I spent this weekend at my friend’s lovely lake home (or “cabin” as weekend houses are quaintly called in these parts) in northern Minnesota. For her birthday we had the opportunity to go bar hopping in some nearby small towns. I grew up in a small town in Kansas, so I was not surprised that really the only difference between a bar in rural Minnesota and in rural Kansas is the latitude. Certain elements of the clientele might vary from New England to Florida to Idaho, but I’d venture that in any local watering hole, you’re going to mix and mingle with the following type of folks.
Freedom. Freedom is the townie who probably hooked you up with illegal liquor when you were in high school 25 years ago. Back then he had a pimped out Firebird with a Pioneer stereo system, but now no one knows what he drives because they’ve never seen him anywhere but on his barstool for ten years. Freedom’s wardrobe consists of t-shirts adorned with airbrushed designs of stars, stripes, and bald eagles. He is the epitome of “Murica.” He hasn’t been sober since the Reagan administration, and spends his time wandering around from table to table trying to engage in conversation. His eyes are permanently glassy, bloodshot, and half-open. When Freedom finally manages to slide his wallet back into the pocket of his Wranglers after five minutes of many unsuccessful attempts, the whole bar cheers his effort.
Divorcée. She’s a cougar on the prowl. Recently liberated and enjoying her new lifestyle, Divorcée is down to…flirt. She’s wearing low-rise dark denim with blinged out back pockets, a studded belt, and she teeters on pseudo Jimmy Choo heels. Her new boobs are pushed up high so they spill out of the top of her tight sparkly t-shirt. Big tan, big make-up, big nails, big hair. Everything about her screams high maintenance, yet the local bachelors, all of whom are wearing at least one article of blaze orange or camo clothing, flock to her while she holds court, falling all over themselves to buy her another Cosmo.
Glee. Playing Nathan Detroit in Guys and Dolls as a high school senior was the apex of Glee’s life, and he’s been trying to recapture the moment ever since. Once every few months the old ball and chain lets him out of diaper duty, and he gathers up his co-workers from the real estate office for happy hour on karaoke night. Everyone checks their phone or goes to the bathroom when he starts belting out show tunes and big band standards that no one under the age of 50 has ever heard. Then he sits down and smugly waits his turn while intoxicated frat boys home for summer break sing an off key rendition of Margaritaville clearly inferior to anything Glee is capable of.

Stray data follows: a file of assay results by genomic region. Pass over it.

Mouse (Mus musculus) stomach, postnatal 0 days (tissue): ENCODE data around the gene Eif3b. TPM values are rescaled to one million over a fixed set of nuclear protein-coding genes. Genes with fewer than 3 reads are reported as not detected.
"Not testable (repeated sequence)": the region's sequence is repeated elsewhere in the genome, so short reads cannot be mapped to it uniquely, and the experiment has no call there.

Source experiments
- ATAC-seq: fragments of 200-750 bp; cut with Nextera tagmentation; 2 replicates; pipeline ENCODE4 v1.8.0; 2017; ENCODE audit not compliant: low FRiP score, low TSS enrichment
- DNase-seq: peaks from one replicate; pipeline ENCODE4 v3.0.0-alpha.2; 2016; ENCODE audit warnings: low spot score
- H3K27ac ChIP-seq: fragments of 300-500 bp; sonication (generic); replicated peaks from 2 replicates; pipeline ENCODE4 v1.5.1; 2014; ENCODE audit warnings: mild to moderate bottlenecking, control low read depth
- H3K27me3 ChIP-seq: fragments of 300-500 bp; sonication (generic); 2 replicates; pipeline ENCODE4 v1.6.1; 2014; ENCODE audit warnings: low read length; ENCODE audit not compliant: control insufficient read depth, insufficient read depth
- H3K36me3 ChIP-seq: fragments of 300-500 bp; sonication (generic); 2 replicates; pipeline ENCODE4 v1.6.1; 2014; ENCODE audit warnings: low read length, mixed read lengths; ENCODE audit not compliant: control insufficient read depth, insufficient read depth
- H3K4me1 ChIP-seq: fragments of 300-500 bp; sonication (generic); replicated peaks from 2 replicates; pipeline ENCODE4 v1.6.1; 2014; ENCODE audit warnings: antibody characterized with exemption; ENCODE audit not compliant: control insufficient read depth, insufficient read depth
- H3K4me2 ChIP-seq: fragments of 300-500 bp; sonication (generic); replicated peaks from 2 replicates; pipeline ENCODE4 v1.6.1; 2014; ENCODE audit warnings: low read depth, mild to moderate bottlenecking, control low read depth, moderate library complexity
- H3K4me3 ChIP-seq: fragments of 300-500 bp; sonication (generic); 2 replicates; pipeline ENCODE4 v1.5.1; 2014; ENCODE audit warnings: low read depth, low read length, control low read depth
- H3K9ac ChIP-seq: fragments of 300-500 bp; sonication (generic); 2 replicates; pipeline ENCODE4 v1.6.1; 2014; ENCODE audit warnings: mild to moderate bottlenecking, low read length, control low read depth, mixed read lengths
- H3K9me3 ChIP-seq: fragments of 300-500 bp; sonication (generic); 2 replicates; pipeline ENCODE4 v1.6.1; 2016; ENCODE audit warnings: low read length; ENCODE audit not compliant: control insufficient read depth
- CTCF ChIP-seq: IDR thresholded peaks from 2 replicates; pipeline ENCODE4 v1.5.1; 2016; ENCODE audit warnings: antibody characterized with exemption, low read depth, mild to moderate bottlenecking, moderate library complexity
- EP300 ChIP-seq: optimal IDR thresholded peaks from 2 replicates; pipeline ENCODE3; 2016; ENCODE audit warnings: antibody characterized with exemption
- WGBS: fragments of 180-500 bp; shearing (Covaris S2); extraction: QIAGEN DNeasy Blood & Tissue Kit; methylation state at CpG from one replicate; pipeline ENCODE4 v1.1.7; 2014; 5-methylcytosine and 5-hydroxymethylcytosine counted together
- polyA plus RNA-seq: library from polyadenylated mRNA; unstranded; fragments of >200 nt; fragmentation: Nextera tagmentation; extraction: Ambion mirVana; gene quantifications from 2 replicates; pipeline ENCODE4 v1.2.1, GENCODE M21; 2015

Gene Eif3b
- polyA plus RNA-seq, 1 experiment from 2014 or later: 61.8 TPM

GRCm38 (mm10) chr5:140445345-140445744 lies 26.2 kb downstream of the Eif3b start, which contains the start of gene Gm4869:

Dancer. Dancer was probably once very pretty, but she’s been rode hard and put away wet. Her weathered skin makes her look like she could be anywhere between the age of 20 and 50. She’s wearing an ill-fitting short skirt, and that roses and barbed wire neck tattoo is dangerously close to her face. A month or two of clean living might add some meat on her bones and make her hair look less like a troll doll, but that just isn’t in the cards right now. Tonight she’s high or drunk or both, and is spending the evening grinding on any and every guy on the dance floor or at the bar. If she doesn’t hurry up and go home with someone, she’s going to get her face rearranged by a jealous girlfriend.
Rudegirl. Rudegirl is the 40-something who is part of the group from the big city that actually doesn’t get out much unless it involves neighbors and a bonfire, but a milestone birthday or reunion is being celebrated, and this bunch thinks they’re pretty awesome, especially after several rounds of brightly colored shots of alcohol. Rudegirl knows the downtown club scene is way out of her league, so she’s ready to party like a rock star in the sticks where she can lord her purported sophistication over everyone for one night before she has to return to her kids, husband, and laundry back in the cookie cutter suburbs.
© Jennifer Alys Windholz, 2014